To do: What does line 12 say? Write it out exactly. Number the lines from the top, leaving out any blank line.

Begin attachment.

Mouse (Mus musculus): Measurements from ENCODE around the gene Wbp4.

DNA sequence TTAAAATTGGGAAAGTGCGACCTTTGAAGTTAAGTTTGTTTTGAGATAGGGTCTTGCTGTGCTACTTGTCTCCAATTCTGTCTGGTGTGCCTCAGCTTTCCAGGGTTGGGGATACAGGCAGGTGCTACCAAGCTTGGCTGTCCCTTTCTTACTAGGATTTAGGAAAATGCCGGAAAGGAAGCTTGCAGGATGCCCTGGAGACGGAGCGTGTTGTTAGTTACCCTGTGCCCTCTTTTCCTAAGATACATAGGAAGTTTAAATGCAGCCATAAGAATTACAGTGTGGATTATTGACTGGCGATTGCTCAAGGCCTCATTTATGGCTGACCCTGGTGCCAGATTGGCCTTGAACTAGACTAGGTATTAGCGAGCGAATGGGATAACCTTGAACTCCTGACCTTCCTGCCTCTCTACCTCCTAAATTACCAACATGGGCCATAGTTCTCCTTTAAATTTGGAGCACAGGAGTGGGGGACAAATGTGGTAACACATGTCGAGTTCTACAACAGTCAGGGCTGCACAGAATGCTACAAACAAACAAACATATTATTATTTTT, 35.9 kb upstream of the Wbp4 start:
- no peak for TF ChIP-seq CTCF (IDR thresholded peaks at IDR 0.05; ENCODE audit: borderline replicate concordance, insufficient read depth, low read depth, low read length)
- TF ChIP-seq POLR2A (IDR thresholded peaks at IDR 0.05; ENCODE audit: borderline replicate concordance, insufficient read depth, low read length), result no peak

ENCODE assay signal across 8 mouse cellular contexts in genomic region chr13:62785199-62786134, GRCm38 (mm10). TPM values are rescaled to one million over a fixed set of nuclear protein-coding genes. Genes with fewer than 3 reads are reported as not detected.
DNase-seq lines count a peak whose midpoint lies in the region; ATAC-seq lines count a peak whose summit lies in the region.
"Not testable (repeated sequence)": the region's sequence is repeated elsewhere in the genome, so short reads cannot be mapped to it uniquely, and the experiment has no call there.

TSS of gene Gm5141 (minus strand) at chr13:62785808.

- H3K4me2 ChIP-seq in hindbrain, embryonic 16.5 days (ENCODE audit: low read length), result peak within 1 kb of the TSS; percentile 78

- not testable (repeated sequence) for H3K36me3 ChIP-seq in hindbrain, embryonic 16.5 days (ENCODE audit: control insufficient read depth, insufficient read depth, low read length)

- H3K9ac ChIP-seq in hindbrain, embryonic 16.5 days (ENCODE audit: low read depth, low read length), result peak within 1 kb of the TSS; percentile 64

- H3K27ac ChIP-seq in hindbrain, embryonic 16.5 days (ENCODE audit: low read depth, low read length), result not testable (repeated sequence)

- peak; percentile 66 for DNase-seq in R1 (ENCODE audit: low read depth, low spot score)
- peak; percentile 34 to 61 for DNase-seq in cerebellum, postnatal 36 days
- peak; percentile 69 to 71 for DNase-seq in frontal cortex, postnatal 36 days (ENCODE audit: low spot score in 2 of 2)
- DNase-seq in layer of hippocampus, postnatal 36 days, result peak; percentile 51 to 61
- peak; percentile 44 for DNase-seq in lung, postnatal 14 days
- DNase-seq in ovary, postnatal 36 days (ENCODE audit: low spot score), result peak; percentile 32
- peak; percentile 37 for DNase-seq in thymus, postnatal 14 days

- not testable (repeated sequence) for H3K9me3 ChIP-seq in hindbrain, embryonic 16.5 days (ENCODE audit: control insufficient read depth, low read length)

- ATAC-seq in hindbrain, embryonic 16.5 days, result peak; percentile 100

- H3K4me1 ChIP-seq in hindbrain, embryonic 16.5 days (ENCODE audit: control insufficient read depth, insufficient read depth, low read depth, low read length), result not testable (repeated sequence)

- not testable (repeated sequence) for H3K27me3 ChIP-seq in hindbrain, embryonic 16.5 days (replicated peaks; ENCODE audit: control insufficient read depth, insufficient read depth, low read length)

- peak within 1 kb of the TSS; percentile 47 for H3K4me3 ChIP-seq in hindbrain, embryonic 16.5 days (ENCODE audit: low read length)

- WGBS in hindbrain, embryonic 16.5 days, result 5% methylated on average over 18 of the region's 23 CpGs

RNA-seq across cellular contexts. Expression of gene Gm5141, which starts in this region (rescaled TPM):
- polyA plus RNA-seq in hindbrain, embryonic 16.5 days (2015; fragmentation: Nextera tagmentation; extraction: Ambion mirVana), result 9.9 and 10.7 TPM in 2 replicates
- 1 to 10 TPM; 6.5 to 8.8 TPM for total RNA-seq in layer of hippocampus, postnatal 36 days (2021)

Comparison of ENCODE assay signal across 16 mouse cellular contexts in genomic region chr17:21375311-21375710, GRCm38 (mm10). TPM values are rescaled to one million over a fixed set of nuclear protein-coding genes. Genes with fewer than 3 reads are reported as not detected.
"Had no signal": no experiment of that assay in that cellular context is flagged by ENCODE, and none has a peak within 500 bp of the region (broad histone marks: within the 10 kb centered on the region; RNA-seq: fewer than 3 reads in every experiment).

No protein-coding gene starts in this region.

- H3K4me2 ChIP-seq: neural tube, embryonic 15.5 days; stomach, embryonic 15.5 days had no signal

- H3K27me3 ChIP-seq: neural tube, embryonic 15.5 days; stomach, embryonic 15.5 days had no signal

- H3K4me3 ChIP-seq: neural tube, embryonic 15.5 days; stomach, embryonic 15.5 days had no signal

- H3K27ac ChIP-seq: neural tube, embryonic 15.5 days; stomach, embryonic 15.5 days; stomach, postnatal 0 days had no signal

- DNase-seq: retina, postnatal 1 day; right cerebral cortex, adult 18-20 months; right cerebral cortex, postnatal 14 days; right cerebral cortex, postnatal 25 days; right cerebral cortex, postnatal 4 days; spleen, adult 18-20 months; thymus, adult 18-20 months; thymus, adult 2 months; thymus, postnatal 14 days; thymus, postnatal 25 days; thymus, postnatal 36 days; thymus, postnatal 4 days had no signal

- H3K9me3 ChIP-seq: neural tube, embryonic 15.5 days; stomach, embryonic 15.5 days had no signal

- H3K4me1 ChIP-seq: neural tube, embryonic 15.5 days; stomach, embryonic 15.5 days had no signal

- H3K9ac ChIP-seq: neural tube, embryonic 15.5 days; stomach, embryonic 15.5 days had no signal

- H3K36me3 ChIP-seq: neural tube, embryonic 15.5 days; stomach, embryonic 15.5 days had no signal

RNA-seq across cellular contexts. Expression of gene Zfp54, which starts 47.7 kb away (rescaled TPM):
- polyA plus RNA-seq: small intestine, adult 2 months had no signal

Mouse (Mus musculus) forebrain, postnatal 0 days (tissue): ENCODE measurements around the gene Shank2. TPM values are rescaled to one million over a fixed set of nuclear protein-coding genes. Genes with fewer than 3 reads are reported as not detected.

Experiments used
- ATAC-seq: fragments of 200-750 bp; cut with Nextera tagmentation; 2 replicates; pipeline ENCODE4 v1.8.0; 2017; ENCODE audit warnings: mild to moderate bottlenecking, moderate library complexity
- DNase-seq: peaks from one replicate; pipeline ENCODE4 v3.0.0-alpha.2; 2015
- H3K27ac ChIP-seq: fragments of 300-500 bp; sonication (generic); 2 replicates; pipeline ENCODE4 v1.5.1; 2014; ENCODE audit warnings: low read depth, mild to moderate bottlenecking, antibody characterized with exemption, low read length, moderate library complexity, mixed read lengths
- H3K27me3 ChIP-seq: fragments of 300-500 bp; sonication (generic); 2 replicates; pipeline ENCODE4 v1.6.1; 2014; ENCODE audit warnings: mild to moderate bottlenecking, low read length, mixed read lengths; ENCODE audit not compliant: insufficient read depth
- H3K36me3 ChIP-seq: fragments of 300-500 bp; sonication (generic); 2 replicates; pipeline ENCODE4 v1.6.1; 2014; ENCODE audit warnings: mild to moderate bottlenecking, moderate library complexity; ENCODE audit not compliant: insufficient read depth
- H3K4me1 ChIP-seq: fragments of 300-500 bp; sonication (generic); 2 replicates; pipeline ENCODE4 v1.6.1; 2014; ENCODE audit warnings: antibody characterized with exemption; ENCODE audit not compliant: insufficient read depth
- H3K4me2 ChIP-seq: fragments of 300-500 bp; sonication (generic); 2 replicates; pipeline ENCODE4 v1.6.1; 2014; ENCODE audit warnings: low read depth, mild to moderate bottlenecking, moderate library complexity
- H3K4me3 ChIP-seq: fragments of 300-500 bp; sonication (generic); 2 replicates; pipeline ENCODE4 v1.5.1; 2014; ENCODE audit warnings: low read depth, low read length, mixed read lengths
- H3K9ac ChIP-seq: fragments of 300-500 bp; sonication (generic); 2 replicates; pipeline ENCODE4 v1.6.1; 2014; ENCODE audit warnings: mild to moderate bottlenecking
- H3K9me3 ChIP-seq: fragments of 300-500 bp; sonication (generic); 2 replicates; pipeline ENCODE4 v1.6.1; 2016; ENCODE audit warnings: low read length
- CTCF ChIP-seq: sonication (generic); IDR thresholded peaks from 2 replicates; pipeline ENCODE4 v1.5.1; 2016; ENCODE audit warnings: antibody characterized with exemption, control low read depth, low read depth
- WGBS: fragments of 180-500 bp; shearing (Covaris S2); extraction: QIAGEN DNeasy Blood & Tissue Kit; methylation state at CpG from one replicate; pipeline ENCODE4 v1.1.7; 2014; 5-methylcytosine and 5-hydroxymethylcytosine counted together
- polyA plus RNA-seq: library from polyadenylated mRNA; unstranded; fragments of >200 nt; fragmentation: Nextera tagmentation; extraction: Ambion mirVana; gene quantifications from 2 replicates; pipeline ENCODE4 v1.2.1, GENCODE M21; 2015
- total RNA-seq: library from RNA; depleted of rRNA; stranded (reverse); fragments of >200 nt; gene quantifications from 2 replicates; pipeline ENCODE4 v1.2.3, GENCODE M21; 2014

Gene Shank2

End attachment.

- H3K27ac ChIP-seq in hindbrain, embryonic 16.5 days (ENCODE audit: low read depth, low read length), result not testable (repeated sequence)